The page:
Toby Millman ~ Florida

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WSW: “Millman is a prolific artist book creator and is a master of intricate printmaking. Additionally, she is a photographer and occasionally a filmmaker.”

Access & Closure
[stories from in and out of an occupied Palestine]
afterword by Anton Shammas
By Toby Millman
Portland, Oregon: Oregon College of Art and Craft, 2008.
Edition of 50.

4.75 x 6.75 x 1.25; 64 pages. Letterpress printed from polymer plates set in Gill Sans Light on Stonehenge paper. Leporello bound. In an edition of 50 (45 bound, 5 boxed print portfolios) plus three artist proofs.

Toby Millman: "The stories in the book began during 2006, when I spent ten weeks in Palestine. During much of that time, I was living in a Melkite convent in the Sheikh Jarrah neighborhood of East Jerusalem, studying Arabic at Al Quds University and traveling to other areas of the West Bank. I recently returned from a longer visit, where I spent about two months in Tel Aviv and another five months in Ramallah. During this second visit, I continued my study of Arabic at Birzeit University while volunteering at a youth club at Jalazone refugee camp, writing for various cultural institutions and grassroots campaigns, and attempting to teach high school, all while collecting information to continue this body of work.

"I chose to title the book after the heading on this map as a way to summarize my experience as an American in Palestine. At its most obvious level, this work chronicles the access that I had as a foreign-passport holder traveling throughout the area. I was able to travel fairly easily compared to most Palestinians, and I was able to visit areas that are closed to many of those who call this land their home. But this work is more so about the access that the people I met allowed me into their lives. Without being welcomed into homes and guided throughout the streets, I never would have been able to create this work. On the other hand, I did not have full access to the land or its people. Aside from the Israeli-imposed closures that the map refers to, I was well aware - especially during my longer visit - that I am an outsider and certain aspects of Palestinian society are still closed to me. My book speaks to this closure in some ways. Whether it's in my naivety as I try to retrieve a stolen cell phone or my inability to communicate clearly in Arabic, there were many instances where I wished that I could be a Palestinian, an insider; to fully experience both the beauty and horrors of this place.

"All images were traced from original photographs or maps and the written vignettes are one hundred percent true (with a few names changed to protect the semi-innocent). The cover images have been drawn from maps produced by the UN Office for the Coordination of Humanitarian Affairs for the occupied Palestinian territories."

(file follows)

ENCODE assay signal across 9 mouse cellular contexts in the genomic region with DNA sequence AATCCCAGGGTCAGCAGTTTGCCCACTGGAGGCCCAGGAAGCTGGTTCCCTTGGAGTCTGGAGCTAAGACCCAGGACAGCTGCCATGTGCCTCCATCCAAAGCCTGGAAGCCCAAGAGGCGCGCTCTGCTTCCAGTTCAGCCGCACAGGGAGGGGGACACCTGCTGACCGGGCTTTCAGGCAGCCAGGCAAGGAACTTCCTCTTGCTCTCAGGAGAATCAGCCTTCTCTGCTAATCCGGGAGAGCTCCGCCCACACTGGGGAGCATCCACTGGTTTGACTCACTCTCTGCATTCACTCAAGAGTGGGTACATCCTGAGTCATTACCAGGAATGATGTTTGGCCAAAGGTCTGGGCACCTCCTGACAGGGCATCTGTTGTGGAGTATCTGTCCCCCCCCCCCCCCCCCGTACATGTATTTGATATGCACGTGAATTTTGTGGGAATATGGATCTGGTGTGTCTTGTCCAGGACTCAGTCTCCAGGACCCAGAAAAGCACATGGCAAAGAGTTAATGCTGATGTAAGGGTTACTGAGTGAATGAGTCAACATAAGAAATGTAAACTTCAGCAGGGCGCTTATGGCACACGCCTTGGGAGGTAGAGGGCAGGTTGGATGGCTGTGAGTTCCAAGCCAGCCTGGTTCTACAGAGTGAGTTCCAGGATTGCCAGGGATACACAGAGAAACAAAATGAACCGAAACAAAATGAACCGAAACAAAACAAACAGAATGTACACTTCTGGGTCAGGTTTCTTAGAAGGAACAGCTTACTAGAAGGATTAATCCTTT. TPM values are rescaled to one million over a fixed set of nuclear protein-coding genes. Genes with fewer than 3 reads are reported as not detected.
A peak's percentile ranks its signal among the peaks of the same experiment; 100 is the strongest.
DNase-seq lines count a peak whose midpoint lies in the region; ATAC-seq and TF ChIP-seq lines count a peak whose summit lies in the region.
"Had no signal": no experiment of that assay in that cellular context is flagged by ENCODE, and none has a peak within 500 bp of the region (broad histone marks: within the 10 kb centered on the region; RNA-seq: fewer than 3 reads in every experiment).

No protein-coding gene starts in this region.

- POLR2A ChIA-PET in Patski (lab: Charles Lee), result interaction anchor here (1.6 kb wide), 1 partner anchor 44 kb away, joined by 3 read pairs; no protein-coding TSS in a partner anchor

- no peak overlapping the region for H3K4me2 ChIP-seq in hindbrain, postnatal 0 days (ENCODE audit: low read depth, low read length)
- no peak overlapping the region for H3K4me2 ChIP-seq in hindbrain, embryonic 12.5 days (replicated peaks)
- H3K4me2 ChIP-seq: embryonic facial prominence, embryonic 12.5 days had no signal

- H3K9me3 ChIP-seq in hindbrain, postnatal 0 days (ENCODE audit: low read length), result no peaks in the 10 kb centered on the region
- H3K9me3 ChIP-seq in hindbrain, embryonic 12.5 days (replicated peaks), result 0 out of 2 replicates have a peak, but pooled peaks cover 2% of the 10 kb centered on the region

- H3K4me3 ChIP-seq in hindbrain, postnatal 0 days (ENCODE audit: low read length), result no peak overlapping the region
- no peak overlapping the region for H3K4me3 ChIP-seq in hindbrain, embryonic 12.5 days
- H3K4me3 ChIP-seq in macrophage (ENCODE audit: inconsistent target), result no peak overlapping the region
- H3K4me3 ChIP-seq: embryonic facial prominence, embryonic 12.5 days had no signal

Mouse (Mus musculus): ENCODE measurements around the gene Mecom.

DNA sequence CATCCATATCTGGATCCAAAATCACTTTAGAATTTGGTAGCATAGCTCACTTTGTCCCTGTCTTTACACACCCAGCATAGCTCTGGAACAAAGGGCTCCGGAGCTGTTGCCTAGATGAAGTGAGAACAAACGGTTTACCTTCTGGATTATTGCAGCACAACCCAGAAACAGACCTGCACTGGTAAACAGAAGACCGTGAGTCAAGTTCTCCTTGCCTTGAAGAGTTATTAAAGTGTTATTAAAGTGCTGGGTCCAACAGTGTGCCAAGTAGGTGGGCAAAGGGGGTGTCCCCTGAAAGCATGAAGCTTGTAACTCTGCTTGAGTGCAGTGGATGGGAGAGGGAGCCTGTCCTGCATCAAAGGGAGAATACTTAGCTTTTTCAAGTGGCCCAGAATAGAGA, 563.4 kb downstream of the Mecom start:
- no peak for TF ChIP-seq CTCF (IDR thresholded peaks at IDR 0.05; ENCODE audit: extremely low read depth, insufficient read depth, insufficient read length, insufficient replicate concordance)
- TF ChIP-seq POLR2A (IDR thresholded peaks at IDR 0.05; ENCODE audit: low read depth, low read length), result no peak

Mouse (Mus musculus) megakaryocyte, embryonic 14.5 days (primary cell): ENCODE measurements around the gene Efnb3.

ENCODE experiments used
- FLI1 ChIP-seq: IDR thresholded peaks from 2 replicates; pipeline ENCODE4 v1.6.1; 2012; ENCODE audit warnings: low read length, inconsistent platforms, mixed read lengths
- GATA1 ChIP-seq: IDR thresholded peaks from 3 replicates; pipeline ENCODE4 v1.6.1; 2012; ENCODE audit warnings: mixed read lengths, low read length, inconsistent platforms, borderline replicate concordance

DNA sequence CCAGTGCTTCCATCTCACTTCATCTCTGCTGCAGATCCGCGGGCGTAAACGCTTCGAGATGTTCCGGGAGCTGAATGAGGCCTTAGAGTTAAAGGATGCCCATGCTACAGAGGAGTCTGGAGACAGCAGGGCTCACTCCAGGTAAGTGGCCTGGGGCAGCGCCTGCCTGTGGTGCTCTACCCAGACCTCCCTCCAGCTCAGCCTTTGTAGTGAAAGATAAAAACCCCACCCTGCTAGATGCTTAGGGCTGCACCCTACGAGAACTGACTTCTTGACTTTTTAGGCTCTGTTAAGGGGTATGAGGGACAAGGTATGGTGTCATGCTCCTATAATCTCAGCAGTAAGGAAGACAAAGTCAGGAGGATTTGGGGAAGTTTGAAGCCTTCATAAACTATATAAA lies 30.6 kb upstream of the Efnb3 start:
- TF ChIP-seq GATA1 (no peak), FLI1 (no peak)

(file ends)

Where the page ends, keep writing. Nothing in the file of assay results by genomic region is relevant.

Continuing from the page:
Anton Shammas, (part of his elegant) Afterword: "These snippets and vignettes of the quotidian, these minor and low-keyed interventions on the margins of the Palestinian page, in images and in words … interpret and translate the complex Palestinian reality."
$500 (Last Copy)

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Solos on the Oud (3)
By Saadi Youssef
Translated by Khaled Mattawa
Detroit, Michigan: College for Creative Studies, 2008. Edition of 25.

11 x 10" single sheet. Letterpress printed on Somerset Velvet. English printed from hand set type. Arabic printed with polymer plates. Blind embossed map of Iraq. Printed for Al Mutanabbi Street Broadside Project.

Toby Millman: "I chose to print this work by Saadi Youssef because I empathize with the theme of the poem, the longing for one's homeland. A few years ago, I spent five months as a volunteer in a Palestinian refugee camp and interviewed refugees who shared their memories of the towns and villages that they were expelled from in 1948. At Jalazone camp which is located north of Ramallah in the West Bank, exile, loss and a longing to return was within everyone's consciousness and, as in Youssef's poem, everyone there read the newspaper, perhaps searching for a hint in the current political atmosphere which may indicate that a return is near. However, as was the atmosphere in the camp, Youssef's poem is not optimistic.

"I printed the poem on grey paper to signify the dull lack of color that accompanies life as a refuge. Colors in one's homeland are always more vivid than in a refugee camp or an adopted country. The poem itself is also printed in a light grey, fading as memories from home become more distant. The poem's original Arabic is an even lighter grey, as the refugee's original language becomes further removed from the place where it was born. And lastly, the blind embossed map of Iraq is meant to speak to the absence of one's homeland, and allude to disappearance of a national culture that happens with events such as the looting of the Iraqi National Museum and the bombing of the historic book market on Al Mutanabbi Street."
$50 (Last Copy)

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Page last update: 02.07.18


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